"Robert J. Bradbury" wrote:
> The only way to deal with this is to move into new industries as
> rapidly as they develop. For example Rob Freitas and I were
> discussing the other day how nanobot programmers are going to
> have to do most of their work in 'assembly' language. That
Heh. Assembly for the assembly.
> means all you JAVA and Python programmers are going to have
Actually you'll might find that a MISC CPU controlling your
nanolithoprinter head with 10 k transistors complexity is
best programmed in Forth, not in assembly. Abstraction gradient
is way higher than in any language I know, and code density
will be ridiculously high (these molecular bits are expensive).
Recent advances in buckytube productions do make me think
of a MEMS desktopsized bucky sorting (you did hear about the new
trick of nuking the metal conductors from the batch by
frying them with a current pulse, did you?), weaving and
point-welding facility. After all these times, we might get
knitted memories again, but not ferrite rings on copper mesh.
A Steward platform with an electrostatically driven linear
bucky actuator/bearing is definitely within design range. Then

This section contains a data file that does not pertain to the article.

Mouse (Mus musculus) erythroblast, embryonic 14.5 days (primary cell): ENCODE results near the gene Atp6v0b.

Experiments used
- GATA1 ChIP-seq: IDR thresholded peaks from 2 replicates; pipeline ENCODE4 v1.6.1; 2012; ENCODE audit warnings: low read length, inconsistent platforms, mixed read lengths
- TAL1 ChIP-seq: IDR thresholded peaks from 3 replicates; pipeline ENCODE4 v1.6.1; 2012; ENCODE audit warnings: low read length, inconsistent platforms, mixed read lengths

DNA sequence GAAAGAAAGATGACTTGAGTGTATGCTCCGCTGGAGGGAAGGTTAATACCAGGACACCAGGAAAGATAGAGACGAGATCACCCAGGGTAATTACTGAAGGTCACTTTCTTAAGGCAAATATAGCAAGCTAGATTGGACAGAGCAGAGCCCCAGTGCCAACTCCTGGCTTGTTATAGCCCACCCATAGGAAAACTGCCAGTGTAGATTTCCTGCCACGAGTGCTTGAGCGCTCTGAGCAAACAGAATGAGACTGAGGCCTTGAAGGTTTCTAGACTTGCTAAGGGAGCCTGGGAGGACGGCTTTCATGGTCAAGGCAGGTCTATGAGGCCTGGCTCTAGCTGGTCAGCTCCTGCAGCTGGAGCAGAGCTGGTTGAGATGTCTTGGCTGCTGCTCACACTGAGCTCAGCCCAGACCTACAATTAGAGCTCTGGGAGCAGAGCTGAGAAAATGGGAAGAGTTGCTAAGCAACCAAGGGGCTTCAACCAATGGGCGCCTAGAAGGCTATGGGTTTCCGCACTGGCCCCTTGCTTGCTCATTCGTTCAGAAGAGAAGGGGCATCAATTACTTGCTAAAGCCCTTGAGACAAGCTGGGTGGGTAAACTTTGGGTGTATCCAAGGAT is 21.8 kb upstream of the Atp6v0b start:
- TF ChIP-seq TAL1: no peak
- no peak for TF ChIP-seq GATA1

you can chuck out the MEMS scaffolding, and go whole hog bucky.
Don't know how to insulate the whole thing. One might embed
the assembly into liquid monomer, and polymerize it.
> to retrain. Now, old folks like me who actually speak half a
> dozen assembly languages, we will be able to name our price... :-)
Where's NanoCAD when you need it? I'm ready to start drawing
a MISC CPU implemented in 3d bucky. I have no clue how you can
assemble it without true mechanosynthesis, but it will be certainly
damn compact, and fast (ballistic electron transport across
the whole assembly, yeah-haw!). Could probably even pump helium through
the bucky pipework, to provide cooling from the inside. Someone
please simulate inasmuch helium flow through inner lumen of bucky
circuitry will degrade their switching behaviour.
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